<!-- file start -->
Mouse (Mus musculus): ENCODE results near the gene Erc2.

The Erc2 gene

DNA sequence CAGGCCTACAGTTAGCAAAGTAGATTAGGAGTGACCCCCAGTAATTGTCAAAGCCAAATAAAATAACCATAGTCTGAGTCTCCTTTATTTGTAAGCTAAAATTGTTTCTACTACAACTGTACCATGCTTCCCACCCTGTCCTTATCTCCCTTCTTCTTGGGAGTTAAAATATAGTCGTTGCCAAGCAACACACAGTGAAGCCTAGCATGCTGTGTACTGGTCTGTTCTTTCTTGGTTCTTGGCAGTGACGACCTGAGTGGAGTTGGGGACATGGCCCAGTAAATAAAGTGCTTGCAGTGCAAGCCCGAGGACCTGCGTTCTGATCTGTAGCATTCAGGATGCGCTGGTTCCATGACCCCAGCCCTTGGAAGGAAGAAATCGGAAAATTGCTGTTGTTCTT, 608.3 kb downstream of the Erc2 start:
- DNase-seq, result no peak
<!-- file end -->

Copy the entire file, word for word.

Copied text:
Mouse (Mus musculus): ENCODE results near the gene Erc2.

The Erc2 gene

DNA sequence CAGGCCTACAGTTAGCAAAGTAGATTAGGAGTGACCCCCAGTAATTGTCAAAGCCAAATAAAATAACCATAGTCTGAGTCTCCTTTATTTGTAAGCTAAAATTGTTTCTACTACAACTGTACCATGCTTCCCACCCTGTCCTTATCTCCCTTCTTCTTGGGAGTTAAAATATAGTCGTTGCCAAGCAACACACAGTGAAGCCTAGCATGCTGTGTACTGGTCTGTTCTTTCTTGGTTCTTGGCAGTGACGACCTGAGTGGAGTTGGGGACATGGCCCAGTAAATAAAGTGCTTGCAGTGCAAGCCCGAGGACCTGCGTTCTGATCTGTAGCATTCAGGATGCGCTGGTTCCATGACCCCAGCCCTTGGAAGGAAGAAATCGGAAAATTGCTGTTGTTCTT, 608.3 kb downstream of the Erc2 start:
- DNase-seq, result no peak